GTR: Have any modern slavery issues arisen because of the pandemic?

Ewen: One of the biggest issues that we saw fairly early on in the pandemic was the massive reduction in demand for goods, such as clothes for example. Suddenly, people were not buying clothes and sales went down. A number of large retailers and manufacturers cancelled their orders with their suppliers. In some cases, these orders were cancelled by the buyer after the factories had already produced the clothing. Most of these factories work with super thin margins, they’re reliant on the business that they get from these brands, so pulling these orders caused massive, widespread unemployment, with employees not paid for work they had already done. Of course, it is challenging for them too because they suddenly saw a huge reduction in demand, and they need to protect their own staff, but the knock-on effect of these decisions on workers in supply chains was huge.

However, in some of the industries that we work with, it has been the opposite. Some factories are seeing massive spikes in demand, those making PPE for example. There have been huge scandals in Asia around the conditions within the factories making face masks, rubber gloves and other medical equipment, because they have not been able to keep up with a sudden global pandemic. The rubber gloves industry is a startling example. According to reports, in Malaysia, some rubber gloves factories are forcing overtime onto workers. Conditions are deteriorating, with more migrant workers being brought in to try and cope with demand. This continues to be an area of concern as demand for PPE continues to be incredibly high globally.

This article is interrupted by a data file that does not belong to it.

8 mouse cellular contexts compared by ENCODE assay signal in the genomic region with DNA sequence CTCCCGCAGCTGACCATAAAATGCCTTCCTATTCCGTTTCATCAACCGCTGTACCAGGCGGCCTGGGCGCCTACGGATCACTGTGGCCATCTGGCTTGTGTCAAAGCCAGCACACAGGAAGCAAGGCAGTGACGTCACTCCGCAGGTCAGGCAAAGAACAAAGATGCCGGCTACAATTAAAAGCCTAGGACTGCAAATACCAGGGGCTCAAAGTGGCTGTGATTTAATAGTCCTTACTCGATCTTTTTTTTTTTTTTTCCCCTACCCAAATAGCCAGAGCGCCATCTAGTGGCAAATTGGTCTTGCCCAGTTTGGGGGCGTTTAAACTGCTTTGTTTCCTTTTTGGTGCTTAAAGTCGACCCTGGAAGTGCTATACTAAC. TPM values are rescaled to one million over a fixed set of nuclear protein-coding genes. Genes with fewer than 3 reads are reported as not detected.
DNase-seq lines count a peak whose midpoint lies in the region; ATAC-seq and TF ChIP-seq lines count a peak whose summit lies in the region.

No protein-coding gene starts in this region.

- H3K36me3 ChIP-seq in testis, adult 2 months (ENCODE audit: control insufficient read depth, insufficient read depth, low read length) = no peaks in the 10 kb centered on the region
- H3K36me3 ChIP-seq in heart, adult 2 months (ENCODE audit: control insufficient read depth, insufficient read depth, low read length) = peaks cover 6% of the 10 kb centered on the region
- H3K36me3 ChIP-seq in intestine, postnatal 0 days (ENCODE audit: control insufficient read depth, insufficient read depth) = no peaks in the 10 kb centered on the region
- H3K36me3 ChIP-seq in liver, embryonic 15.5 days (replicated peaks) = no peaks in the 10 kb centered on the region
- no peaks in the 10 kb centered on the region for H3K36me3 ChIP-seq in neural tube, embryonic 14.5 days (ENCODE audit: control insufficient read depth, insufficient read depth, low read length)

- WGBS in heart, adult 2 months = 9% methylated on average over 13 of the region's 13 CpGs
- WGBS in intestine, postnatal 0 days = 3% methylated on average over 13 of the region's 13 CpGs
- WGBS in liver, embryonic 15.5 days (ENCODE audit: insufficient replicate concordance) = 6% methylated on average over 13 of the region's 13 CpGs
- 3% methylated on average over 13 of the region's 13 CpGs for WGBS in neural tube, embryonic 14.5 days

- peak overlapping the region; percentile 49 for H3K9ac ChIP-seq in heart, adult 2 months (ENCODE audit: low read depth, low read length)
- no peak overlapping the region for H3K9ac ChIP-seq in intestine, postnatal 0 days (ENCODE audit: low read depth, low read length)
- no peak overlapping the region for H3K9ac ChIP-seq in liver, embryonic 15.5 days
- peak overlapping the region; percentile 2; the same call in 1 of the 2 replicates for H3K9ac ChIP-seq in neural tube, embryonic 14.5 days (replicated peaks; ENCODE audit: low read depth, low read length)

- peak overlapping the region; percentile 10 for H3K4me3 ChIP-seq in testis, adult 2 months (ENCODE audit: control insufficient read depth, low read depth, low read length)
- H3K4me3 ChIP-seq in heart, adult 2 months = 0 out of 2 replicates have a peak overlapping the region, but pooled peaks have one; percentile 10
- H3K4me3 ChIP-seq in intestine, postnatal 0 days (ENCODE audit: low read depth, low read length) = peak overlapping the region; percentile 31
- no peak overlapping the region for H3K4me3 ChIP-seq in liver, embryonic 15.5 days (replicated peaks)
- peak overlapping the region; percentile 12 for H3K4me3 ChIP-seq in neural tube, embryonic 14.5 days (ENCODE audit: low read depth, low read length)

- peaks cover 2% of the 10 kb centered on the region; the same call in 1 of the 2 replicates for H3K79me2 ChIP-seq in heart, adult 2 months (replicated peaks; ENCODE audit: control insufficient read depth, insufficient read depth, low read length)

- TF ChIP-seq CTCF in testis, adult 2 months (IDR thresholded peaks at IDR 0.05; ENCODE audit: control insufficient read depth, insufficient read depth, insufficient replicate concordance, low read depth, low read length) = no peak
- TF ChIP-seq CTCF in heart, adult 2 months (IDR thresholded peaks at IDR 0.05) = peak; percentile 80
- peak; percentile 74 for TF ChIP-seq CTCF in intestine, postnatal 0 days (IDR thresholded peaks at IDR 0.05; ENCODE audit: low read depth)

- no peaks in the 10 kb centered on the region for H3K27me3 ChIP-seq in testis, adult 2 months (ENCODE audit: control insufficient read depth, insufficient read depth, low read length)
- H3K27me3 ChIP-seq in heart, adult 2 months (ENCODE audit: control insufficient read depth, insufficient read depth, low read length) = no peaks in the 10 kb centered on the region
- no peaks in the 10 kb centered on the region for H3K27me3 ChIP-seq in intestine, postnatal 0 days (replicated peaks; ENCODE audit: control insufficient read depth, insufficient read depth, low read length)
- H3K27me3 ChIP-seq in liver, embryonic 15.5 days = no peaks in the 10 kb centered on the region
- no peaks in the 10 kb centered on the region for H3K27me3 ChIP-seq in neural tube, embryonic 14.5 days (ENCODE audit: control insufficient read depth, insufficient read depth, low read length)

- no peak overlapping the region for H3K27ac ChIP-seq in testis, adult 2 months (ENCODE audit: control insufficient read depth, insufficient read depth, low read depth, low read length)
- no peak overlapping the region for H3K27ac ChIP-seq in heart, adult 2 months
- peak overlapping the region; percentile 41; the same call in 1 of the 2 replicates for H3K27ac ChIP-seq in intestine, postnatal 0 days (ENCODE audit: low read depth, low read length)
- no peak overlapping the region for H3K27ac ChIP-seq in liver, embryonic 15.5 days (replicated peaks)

GTR: What solutions are out there to try and combat modern slavery?

Ewen: There are a number of tech-focused initiatives out there to help combat modern slavery, which is very hard to detect. We have an app called Apprise Audit that we give to social auditors when they check factory conditions. It allows them to interview workers in their language by selecting their country’s flag on the app on the auditor’s phone. The workers then listen to a series of questions, which overcomes the simple issue of language barriers between auditors and workers. If you go into a factory as a social auditor, chances are you’re not going to speak the languages that the worker population speaks. Most likely, you’re not fluent enough to ask them quite complex questions about modern slavery risk. This is just one example of how technology can solve relatively simple barriers to identifying modern slavery.

Some other great examples are ‘worker voice’ apps, which the worker has on their own phone. This allows them to report issues such as involuntary overtime and give regular feedback on their working conditions.


GTR: Going forward, how will the risk of modern slavery change for businesses?

Ewen: As a general trend, we expect there to be more modern slavery risk within manufacturing and supply chains as we emerge from the pandemic. That said, it may become easier for companies to better understand risk within their supply chains because they are collecting more data and applying new technologies in this space. Companies also seem to be more open to sharing data with each other to create a more collective understanding of where risk lies.

Political situations can impact risk as well. As the world of global politics changes, we might see greater focus being placed on different countries, even new sanctions or legal measures related to modern slavery, or we may see different countries becoming the centre of sourcing activities. Places like Vietnam seem to be becoming even more popular for companies to source from, which may push the risk up as demand for cheap labour increases.